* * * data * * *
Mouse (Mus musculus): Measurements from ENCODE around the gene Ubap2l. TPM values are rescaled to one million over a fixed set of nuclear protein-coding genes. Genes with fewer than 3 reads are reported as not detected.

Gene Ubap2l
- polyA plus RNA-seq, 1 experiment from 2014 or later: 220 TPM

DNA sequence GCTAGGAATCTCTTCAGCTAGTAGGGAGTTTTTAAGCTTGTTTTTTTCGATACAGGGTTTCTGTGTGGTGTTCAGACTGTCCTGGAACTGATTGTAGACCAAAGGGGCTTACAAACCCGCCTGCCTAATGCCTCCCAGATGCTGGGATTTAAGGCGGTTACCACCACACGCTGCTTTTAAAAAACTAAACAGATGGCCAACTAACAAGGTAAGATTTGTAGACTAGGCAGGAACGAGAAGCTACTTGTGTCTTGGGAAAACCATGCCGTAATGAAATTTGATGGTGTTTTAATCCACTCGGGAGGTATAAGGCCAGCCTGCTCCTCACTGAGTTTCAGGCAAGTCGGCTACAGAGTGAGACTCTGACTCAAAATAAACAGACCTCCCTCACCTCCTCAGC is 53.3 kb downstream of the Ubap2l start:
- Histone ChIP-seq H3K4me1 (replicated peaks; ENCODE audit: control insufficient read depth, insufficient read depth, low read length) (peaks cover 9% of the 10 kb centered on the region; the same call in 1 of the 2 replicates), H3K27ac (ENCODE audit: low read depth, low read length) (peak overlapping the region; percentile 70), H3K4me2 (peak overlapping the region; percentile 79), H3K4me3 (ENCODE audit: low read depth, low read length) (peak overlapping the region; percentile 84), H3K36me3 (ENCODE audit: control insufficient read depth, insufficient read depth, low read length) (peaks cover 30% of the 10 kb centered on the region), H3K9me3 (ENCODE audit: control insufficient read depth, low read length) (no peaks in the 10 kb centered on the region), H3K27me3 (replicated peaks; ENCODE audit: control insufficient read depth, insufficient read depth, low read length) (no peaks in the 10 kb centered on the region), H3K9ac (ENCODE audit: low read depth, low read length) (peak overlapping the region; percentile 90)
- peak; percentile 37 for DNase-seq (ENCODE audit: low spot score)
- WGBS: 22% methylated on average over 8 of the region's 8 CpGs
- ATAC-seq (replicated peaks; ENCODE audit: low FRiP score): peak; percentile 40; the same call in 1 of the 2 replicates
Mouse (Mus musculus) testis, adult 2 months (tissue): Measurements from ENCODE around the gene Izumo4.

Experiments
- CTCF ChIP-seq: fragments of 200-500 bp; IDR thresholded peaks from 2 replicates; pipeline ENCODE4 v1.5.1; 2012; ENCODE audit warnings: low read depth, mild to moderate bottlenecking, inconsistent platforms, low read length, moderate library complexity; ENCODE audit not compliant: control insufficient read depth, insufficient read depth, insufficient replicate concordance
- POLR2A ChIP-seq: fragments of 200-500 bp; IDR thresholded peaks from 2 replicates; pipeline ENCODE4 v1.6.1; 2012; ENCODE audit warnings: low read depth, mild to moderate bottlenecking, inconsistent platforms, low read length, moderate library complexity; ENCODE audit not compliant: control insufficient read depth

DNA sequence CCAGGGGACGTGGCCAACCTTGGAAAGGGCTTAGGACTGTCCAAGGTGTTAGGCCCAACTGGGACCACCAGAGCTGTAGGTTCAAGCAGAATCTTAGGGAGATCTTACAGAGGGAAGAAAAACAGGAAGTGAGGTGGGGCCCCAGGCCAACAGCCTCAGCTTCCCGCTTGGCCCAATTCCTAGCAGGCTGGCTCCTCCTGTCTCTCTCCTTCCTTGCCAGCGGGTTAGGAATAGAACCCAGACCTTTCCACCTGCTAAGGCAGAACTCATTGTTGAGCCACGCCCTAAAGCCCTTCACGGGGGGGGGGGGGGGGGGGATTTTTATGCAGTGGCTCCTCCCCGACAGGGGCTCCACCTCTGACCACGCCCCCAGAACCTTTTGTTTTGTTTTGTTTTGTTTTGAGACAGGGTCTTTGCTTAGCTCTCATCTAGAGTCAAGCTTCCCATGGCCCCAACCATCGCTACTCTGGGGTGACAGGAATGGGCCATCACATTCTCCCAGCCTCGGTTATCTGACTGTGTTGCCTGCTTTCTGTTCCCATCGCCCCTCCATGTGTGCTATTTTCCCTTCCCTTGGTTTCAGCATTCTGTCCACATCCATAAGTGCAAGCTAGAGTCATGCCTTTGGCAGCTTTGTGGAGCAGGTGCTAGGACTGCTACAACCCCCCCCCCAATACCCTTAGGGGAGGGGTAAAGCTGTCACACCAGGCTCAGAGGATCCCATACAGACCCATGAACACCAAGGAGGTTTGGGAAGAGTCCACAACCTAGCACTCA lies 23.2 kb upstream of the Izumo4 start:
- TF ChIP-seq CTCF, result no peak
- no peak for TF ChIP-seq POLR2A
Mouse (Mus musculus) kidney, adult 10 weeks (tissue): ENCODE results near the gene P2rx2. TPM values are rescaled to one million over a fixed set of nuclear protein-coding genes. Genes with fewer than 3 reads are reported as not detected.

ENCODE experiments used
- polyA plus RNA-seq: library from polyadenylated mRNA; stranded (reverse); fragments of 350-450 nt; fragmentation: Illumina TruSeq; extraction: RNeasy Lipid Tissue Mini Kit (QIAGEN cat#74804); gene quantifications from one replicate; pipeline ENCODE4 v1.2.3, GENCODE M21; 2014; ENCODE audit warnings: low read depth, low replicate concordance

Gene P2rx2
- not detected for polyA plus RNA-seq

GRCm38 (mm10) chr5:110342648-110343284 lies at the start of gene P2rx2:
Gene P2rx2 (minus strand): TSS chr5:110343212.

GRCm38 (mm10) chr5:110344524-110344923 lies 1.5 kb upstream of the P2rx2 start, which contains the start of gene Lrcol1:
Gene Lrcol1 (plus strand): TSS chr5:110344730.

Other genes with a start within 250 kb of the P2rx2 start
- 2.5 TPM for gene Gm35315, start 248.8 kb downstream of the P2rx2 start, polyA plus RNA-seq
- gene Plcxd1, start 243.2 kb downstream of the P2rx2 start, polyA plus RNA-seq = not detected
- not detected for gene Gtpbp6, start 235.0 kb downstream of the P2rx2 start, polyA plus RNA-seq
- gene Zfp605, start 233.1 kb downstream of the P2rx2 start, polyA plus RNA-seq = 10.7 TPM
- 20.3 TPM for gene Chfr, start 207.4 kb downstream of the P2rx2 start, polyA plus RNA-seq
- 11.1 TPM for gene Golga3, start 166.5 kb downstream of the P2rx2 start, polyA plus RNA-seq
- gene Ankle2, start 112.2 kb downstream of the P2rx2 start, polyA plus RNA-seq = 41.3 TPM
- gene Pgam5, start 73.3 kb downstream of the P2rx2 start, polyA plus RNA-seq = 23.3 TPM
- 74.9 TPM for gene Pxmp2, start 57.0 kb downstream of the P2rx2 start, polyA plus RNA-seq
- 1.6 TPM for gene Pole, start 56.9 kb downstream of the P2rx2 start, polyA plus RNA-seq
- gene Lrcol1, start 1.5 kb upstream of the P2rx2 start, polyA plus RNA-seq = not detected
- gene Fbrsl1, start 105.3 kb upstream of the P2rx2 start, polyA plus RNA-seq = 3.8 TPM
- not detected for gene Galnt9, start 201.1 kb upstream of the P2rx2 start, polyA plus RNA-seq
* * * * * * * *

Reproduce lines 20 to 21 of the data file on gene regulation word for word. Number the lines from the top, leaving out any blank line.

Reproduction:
- not detected for polyA plus RNA-seq

GRCm38 (mm10) chr5:110342648-110343284 lies at the start of gene P2rx2: